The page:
3. ordinary house dust, though not as much as we’ve been told

While the often-cited factoid that 70% or more of dust is dead skin is probably horseshit, dead skin is ubiquitous enough in our environments that at least a low single-digit percentage of dust in an occupied house is likely to be made up of human skin. That’s more than enough to put our mitochondrial DNA there, which means that we’re inhaling little bits of each others’ DNA all the time.

 

4. a 400,000-year-old human fossil

In 2013, scientists tested DNA recovered from a fossilized 400,000-year-old femur discovered in Spain’s aptly-named Sima de los Huesos and found that it belonged to one of our Denisovan ancestors. (While Neanderthals and Denisovans were not members of homo sapiens sapiens, they were hominids and therefore are classified by biologists as human.) This is by far the oldest human DNA ever tested, and gives us hope that comparatively new ancient DNA—such as that of the mysterious ancient Sumerians—might one day be tested.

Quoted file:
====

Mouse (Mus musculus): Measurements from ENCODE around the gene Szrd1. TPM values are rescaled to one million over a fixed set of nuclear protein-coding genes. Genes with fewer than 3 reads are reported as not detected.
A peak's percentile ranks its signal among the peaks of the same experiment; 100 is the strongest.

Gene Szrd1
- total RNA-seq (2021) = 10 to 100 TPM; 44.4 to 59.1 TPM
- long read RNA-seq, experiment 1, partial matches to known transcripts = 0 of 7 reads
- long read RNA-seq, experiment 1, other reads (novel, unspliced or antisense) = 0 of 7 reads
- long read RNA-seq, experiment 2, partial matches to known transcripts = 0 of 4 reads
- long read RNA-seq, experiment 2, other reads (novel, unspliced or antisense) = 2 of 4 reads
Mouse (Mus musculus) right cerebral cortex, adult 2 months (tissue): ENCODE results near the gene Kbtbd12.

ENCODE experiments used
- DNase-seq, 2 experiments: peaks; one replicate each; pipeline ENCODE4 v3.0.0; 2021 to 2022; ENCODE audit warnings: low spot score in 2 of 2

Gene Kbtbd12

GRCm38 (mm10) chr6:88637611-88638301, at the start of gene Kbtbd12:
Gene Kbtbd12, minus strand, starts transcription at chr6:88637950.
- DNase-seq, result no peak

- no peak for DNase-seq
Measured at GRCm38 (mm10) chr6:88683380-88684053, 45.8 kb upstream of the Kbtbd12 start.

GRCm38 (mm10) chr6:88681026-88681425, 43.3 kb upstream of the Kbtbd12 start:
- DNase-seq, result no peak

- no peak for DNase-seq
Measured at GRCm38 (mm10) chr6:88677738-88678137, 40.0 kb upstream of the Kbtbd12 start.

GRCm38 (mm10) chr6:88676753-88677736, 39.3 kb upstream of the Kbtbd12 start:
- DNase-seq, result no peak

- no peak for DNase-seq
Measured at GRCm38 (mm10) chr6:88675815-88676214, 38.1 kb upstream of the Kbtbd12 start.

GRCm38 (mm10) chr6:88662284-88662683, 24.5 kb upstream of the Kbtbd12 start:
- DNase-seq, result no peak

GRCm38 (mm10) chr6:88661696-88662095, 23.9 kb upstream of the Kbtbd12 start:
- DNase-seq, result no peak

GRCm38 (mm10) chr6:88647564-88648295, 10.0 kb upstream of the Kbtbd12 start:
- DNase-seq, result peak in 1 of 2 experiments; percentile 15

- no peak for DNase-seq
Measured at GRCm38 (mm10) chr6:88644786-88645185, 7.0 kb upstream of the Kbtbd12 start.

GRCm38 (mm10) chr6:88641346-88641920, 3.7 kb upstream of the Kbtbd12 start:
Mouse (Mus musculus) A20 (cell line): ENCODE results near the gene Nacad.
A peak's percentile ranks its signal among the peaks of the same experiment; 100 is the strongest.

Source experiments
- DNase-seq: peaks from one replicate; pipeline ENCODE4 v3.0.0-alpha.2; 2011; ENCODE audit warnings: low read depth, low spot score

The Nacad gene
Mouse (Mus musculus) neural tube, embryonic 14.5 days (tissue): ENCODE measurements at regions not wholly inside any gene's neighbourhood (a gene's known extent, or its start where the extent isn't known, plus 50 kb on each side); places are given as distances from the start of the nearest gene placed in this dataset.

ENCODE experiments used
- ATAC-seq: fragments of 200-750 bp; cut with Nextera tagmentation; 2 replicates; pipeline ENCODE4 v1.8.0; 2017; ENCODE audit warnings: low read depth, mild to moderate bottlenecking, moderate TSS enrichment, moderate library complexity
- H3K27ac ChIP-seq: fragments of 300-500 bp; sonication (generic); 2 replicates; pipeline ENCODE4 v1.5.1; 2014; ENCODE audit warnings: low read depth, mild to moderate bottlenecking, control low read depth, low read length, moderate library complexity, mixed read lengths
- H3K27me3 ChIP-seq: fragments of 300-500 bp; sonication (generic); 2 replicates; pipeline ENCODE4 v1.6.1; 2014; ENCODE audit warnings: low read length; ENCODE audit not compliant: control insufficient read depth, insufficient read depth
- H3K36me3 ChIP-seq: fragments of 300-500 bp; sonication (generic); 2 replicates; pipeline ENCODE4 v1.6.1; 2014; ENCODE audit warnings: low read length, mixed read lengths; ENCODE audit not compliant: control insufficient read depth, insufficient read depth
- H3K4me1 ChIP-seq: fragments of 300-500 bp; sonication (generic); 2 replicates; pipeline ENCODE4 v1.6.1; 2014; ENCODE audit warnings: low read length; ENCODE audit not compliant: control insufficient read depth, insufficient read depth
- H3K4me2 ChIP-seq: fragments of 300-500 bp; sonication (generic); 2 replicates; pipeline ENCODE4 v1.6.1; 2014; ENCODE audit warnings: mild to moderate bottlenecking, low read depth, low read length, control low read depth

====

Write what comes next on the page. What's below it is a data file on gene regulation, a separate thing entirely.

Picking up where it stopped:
5. 14,000-year-old poop

Scientists examining fossilized fecal samples (coprolites) collected in Oregon’s Paisley Caves discovered two curious facts: they dated back to 12,300 BCE, and they contained human DNA. This completely changed our narrative about the early history of human settlement in the Americas. It also reinforced the durability of human DNA; recovering it from a prehistoric femur is one thing, but recovering it from someone’s morning constitutional is another.   

 

6. paper money